Tiffany Williams knew her days as a senior sales consultant at a daily deals website were numbered. She kept hearing rumblings that the company planned to lay off team members in smaller territories, like the one where she worked.
Instead of waiting for the inevitable to happen, the New Orleans resident decided to go full time with a side hustle she’d started—an online, print-on-demand T-shirt business. She launched it through Teespring, a platform that lets entrepreneurs create and sell products online, in 2012, two weeks before the layoffs hit her company.
“I don’t want to go back and work for anybody else,” Williams said to herself. “I have to make this work.”
Determined to leave the 9-to-five behind, Tiffany Williams launched a Yorkie-themed T-shirt business … [+]
Rich Girl Collective
Inspired by her pet—an adorable Yorkie named Prada—Williams hired graphic designers on freelance platforms such as Upwork and Fiverr to design Yorkie-themed T-shirts for her. Then, by popular request, she branched out into totes and aprons.
It wasn’t easy to grow the business but her hard work paid off. Williams, 39, now brings in more than $1 million in annual revenue in a one-woman business selling her products, which have evolved beyond T-shirts to digital products, such as courses that show other women how to create businesses, under the brand Rich Girl Collective.
Williams is part of an exciting trend: the growth of the million-dollar, one-person business. The number of nonemployer firms—those with no paid employees but the owners—bringing in $1 million to $2.49 million a year in revenue hit 36,984 in 2017, a 2% increase from 36,161 in 2016, according to U.S. Census Bureau data. That tally rose 38%, from 26,744, in 2011. Most non-employer firms are solo businesses, but some are partnerships and family businesses.
How did Williams make it happen? Here are some of her strategies.
Dive right in. Williams had an advantage in starting a business because she’d earned a BA in business management and marketing from Dillard University and an MBA in technology management from University of Phoenix.
Nonetheless, she didn’t have a steady source of income or a big startup kitty available at the moment her career circumstances led her to take a leap of faith and go full time in her business. She made the decision to do her best with the resources she had available, even if circumstances weren’t textbook perfect.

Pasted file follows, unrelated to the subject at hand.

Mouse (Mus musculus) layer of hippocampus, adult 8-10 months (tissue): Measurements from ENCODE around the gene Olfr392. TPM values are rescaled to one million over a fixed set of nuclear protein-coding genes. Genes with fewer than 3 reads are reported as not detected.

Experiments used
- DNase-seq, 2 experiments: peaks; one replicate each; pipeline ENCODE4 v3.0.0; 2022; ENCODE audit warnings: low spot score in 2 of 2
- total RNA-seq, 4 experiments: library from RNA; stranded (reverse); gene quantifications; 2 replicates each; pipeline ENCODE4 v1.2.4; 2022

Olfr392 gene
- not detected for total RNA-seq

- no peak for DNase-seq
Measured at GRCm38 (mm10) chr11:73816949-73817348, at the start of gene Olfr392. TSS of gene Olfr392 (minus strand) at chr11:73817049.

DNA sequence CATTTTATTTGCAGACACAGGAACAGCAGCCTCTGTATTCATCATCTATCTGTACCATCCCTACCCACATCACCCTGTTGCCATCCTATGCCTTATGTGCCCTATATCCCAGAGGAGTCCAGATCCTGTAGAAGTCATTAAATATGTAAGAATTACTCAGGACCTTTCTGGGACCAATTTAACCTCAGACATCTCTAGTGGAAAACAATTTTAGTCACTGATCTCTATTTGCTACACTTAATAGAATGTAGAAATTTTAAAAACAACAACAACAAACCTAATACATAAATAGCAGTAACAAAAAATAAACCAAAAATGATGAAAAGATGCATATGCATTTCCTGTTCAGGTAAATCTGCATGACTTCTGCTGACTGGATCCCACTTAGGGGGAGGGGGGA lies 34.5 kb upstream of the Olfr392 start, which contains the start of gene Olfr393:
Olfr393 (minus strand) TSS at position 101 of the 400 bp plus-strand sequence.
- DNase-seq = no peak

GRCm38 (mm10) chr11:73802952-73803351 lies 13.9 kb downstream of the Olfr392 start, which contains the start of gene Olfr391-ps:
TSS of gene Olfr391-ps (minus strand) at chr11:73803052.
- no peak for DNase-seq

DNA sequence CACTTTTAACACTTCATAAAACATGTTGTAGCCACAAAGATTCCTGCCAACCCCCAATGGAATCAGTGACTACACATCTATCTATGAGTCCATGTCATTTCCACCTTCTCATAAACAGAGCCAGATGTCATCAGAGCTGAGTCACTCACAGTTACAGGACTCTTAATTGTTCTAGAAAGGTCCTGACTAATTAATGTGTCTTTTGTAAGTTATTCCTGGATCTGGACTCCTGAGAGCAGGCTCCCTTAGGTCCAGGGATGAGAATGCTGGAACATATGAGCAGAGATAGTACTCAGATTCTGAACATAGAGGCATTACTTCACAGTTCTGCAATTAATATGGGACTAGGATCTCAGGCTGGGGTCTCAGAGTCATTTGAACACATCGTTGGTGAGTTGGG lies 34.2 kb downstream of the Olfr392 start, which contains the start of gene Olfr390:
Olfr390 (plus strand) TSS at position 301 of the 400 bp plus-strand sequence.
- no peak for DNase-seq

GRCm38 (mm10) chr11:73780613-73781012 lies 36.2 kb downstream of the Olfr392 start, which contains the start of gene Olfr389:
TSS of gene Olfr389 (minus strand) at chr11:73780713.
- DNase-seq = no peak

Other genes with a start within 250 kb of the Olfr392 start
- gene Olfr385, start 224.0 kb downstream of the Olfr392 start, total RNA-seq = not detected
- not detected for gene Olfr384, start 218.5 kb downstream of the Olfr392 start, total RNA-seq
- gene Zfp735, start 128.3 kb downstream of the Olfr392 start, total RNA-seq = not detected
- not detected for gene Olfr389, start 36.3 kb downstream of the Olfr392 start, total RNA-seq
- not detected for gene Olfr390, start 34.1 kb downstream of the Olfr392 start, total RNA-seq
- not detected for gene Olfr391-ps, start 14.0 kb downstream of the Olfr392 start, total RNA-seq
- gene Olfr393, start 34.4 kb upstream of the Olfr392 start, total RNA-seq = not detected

“A lot of people think that they need to borrow money from the bank or write a 100-page business plan to get started,” says Williams. “A lot of times you don’t. You can start where you are. As your business grows, you invest more.”
As Williams considered her options as an entrepreneur, growing her print-on-demand T-shirt business seemed like the smartest path at the time. “There was no money upfront,” she says.
That was because in a print-on-demand model, the entrepreneur does not have to stock inventory. When the entrepreneur uploads a T-shirt design to Teespring or a similar site and selects a selling price, customers pay the site and then the T-shirt is printed. The site takes a cut in each sale, then mails a check to the entrepreneur or direct deposits a payment.
Creating the T-shirts and finding a place to sell them was just the first step to building a successful business, though. Williams also needed to find a way to let dog lovers know the T-shirts were for sale. She had always enjoyed social media, so she started a free Facebook group for fellow Yorkie owners to chat with each other, investing about $150 in Facebook ads to attract people who shared this interest. When she had a new design ready, she would present it to the Yorkie group for sale.
Be patient. Although many of the Yorkie group members did buy her shirts, Williams did not replace her corporate salary right away. Still, she continued to show up at her laptop, day after day, to keep moving the business forward. She knew this was an important part of her education as an entrepreneur. “I was in business, but I was learning,” she recalls.
To bring in additional income, she tapped what she had learned in her past corporate life and through her experiments to start an agency, Buzz Social Media, in 2013. Between her business ventures, she built her revenue to the high five figures over two years.
Then, in 2014, she experienced a major breakthrough. She began experimenting with new revenue streams, such as running an online Kindle store where she sold eBooks, and began purchasing household items on sale at Target and Walmart and selling them at a markup on Amazon. By using this approach, she was able to grow the business to the point that once she subtracted her expenses from her revenue, her profits hit $350,000 that year. “That was my breakout year,” she says.
Take your cues from the market. As her business grew, Williams began hearing from other women who learned about it and were interested in launching a business of their own. First, she heard from a woman who wanted to leave her insurance company job to stay home and raise her children and wanted to know how Williams pulled it off. Two weeks later, Williams got another similar inquiry. Soon, the questions were snowballing.
Williams was excited to help but realized that speaking with each woman one-by-one wasn’t practical as a solopreneur. “It started to take up time when I was running a business to answer everybody’s questions,” she says.
Her solution was to start her free Facebook group, Rich Girl Collective, to support other women who wanted to start their own businesses. That would allow her to give back to the entrepreneurial community while still staying focused on her own business. “I could answer everyone’s questions at a time in a group,” she says.
Williams chose the name of the group carefully to reinforce her view that wealth isn’t about buying material things but rather building a better quality of life.
“For me, the ‘rich’ in Rich Girl Collective stands for more than money,” she says. “It is an acronym: ‘R’ stands for relationships and family. ‘I’ means ‘invest’ in entrepreneurship. ‘C’ is for community and ‘H’ is for health and wellness.”
Bring discipline to your business. Williams kept her group very active by posting three times a day, Monday through Saturday. She also live-streamed Q&A events where members could ask her questions about starting a business. Over several years, the group grew to 15,000 members, as members wrote to her to ask if their friends could join.